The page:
I was given the following as an example for a quiz question but i don't understand the answer. Any help will be most welcome:

Question: Iressa is a Tyrosine Kinase Inhibitor. As a young oncologe, to whome of the patients will you recommand not to take this treatment:

a. Biopsia has shown that the EGF receptor is mutant

b. Biopsia has shown that the RAS protein is mutant

c. Biopsia has shown that the MAP Kinase stays in the nucleuous permanently

d. The treatment can help each of a,b,c, cases.

The right answer should be a. Can someone see why and help here?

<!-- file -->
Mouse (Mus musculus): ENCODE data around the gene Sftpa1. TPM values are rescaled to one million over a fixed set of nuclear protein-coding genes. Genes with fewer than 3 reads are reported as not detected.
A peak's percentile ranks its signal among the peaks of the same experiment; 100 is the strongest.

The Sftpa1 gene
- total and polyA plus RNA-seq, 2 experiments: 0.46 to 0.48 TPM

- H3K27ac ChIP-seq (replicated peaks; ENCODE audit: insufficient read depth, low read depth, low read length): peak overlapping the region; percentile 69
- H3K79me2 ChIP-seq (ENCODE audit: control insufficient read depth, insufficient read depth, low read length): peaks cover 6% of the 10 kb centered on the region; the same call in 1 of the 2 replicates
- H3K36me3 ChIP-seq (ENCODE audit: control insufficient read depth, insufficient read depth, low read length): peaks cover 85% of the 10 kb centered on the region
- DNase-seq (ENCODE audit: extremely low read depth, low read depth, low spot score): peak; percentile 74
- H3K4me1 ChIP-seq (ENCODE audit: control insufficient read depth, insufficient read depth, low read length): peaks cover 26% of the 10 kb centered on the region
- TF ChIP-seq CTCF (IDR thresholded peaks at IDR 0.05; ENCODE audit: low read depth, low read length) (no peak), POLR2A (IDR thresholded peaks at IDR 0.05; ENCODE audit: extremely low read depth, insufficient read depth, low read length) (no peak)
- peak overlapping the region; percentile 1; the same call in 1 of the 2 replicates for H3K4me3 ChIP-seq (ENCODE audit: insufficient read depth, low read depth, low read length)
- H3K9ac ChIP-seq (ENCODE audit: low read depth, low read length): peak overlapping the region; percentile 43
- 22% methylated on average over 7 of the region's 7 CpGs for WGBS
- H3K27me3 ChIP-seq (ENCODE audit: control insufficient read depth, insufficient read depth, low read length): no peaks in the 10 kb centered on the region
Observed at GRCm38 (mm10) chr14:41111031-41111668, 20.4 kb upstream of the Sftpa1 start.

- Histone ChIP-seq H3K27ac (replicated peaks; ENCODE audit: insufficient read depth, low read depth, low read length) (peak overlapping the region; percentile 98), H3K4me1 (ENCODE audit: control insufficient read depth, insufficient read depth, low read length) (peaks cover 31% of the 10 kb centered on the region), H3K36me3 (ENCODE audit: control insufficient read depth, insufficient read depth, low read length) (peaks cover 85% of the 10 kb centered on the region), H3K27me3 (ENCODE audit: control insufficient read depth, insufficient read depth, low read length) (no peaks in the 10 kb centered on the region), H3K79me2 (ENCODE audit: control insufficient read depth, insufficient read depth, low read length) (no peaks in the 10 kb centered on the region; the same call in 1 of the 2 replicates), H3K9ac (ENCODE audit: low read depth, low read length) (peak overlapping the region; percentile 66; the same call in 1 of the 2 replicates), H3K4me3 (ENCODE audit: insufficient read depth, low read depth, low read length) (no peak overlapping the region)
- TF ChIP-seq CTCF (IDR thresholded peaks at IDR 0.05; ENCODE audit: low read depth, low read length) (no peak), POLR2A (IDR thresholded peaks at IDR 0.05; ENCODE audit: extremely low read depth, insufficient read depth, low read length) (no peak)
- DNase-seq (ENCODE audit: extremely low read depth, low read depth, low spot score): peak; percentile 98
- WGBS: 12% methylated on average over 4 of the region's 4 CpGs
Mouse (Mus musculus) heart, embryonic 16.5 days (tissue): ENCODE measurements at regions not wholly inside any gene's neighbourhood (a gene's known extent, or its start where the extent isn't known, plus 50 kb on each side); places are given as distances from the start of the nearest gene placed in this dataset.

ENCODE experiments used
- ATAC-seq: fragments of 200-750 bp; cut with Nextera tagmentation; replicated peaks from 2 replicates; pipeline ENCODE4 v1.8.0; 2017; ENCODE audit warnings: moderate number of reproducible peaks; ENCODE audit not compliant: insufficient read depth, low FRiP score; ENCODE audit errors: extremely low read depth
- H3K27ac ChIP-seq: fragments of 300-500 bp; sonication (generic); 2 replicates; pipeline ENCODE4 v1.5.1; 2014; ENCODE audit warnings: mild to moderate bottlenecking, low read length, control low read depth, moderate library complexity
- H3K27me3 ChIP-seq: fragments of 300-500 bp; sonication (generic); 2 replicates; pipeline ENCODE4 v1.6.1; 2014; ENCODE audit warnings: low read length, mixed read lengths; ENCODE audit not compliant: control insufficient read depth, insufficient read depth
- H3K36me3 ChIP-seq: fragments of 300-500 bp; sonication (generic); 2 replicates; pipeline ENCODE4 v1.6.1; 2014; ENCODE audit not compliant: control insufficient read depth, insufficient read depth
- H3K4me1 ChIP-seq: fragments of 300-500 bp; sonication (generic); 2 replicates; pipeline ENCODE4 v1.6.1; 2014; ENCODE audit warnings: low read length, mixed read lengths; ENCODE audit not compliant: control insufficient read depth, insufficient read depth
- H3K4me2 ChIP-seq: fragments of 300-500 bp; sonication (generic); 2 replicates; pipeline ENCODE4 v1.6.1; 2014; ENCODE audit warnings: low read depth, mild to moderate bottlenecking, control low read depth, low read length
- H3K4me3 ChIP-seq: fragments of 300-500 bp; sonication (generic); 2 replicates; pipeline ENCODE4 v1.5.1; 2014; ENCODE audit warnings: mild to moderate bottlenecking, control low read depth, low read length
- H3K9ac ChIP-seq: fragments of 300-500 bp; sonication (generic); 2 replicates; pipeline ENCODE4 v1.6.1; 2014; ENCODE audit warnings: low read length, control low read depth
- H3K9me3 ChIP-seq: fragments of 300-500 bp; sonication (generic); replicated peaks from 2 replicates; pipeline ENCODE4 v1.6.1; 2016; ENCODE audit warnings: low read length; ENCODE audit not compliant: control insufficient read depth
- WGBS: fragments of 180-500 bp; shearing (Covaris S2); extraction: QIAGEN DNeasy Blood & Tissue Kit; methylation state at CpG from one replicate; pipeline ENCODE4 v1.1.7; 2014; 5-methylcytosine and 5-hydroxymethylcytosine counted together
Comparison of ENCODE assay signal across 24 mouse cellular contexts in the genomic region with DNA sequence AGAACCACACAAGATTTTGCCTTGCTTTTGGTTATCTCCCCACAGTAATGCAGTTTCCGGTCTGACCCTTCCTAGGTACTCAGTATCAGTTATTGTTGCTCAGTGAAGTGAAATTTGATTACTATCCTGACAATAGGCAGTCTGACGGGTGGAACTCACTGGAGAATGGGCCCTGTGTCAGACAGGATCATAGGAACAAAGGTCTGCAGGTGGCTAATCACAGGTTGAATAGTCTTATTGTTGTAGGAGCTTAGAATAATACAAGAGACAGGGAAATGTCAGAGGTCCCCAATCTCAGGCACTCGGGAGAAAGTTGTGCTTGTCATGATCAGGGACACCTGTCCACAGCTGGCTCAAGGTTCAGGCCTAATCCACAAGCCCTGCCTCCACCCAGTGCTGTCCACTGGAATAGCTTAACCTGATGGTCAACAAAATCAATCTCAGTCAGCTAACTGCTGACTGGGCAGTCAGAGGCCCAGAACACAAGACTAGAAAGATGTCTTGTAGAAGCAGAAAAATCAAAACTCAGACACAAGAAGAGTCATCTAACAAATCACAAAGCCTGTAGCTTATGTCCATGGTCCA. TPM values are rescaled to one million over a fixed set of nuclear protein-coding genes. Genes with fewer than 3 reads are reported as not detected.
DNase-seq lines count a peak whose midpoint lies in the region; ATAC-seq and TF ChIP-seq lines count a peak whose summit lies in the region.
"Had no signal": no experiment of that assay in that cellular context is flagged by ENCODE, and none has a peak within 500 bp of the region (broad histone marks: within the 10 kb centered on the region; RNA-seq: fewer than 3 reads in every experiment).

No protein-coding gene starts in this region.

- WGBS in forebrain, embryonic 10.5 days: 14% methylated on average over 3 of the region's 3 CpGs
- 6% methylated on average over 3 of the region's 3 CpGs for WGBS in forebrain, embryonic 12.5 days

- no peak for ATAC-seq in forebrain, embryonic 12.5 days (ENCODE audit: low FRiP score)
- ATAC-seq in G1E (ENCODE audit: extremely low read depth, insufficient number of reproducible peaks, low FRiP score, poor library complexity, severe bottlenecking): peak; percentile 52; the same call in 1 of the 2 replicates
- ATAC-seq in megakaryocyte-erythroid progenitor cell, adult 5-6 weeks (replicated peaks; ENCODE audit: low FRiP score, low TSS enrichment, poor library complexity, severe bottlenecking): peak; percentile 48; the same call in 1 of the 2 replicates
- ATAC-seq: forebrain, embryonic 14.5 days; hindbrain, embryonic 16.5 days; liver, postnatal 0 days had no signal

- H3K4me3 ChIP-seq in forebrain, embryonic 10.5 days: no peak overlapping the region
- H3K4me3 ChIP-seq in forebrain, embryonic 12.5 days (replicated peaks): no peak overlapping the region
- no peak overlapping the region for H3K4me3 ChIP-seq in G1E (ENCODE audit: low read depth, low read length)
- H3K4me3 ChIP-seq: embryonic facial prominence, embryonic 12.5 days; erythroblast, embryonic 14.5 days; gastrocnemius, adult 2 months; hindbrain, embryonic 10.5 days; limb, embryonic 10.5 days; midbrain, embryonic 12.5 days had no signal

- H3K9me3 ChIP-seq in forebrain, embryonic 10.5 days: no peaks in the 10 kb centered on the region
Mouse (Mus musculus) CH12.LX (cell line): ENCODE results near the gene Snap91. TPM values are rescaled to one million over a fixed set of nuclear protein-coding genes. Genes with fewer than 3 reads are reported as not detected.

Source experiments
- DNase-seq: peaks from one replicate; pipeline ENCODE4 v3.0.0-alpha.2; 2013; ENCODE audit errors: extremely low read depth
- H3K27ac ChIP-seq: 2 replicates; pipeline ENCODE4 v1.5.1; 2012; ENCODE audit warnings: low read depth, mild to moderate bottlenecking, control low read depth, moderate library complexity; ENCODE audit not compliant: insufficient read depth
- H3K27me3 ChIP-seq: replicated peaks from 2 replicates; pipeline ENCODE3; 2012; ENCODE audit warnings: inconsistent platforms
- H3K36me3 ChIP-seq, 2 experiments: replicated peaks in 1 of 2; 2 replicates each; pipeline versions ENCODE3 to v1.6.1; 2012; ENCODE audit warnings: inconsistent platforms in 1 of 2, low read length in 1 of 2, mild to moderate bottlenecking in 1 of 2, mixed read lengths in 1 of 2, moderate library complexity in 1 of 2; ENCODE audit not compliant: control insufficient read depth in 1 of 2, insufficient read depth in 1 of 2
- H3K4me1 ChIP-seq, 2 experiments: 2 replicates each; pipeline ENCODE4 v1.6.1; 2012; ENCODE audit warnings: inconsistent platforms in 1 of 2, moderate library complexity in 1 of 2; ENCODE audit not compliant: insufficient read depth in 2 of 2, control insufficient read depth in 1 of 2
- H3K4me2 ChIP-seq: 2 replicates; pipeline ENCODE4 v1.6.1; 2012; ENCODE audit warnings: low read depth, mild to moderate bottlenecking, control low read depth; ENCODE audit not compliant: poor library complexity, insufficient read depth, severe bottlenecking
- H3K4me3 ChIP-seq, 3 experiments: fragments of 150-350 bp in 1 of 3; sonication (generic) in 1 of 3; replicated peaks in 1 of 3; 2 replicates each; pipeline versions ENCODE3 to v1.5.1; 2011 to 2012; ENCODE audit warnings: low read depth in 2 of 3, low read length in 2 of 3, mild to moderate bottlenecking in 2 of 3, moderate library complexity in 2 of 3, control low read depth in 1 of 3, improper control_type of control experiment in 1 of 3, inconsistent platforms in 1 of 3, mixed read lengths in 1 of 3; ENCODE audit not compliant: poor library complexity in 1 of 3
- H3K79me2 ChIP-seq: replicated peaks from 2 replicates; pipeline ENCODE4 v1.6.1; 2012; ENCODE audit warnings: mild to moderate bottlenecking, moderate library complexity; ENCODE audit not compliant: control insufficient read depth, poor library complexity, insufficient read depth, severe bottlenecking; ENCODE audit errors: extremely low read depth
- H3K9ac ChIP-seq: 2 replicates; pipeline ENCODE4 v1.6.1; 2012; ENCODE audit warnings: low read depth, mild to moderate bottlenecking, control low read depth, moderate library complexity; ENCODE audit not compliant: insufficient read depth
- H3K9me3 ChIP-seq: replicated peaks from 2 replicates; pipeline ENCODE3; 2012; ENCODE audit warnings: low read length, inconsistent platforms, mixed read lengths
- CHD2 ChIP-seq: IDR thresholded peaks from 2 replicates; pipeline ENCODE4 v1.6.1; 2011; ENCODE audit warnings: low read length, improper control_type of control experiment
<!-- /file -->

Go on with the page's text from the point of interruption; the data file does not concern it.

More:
I know that tyrosine kinase receptor is the inside part of the EGF receptor (where the two monomeres become a dimer and phosphorelate each other). So, if the EGF receptor is mutant, shuldn't it help inhibiting it's continuation inside the cell and thus prevent to many EGF cascades?


  • $\begingroup$ Have they given more information how the receptor is mutant? $\endgroup$ – Chris Jun 11 '18 at 7:35
  • $\begingroup$ The right answer should be A? Patients with EGFR-positive lung cancer who are also positive for mutant K-Ras don't respond to erlotinib, a common EGFR-TKI (example). This is directly because the bulk of Ras mutations are activating, which would naturally subvert the need for EGFR-RTK signaling to begin with. Thus, for mutant Ras patients I wouldn't recommend TKIs. $\endgroup$ – CKM Jun 11 '18 at 14:16

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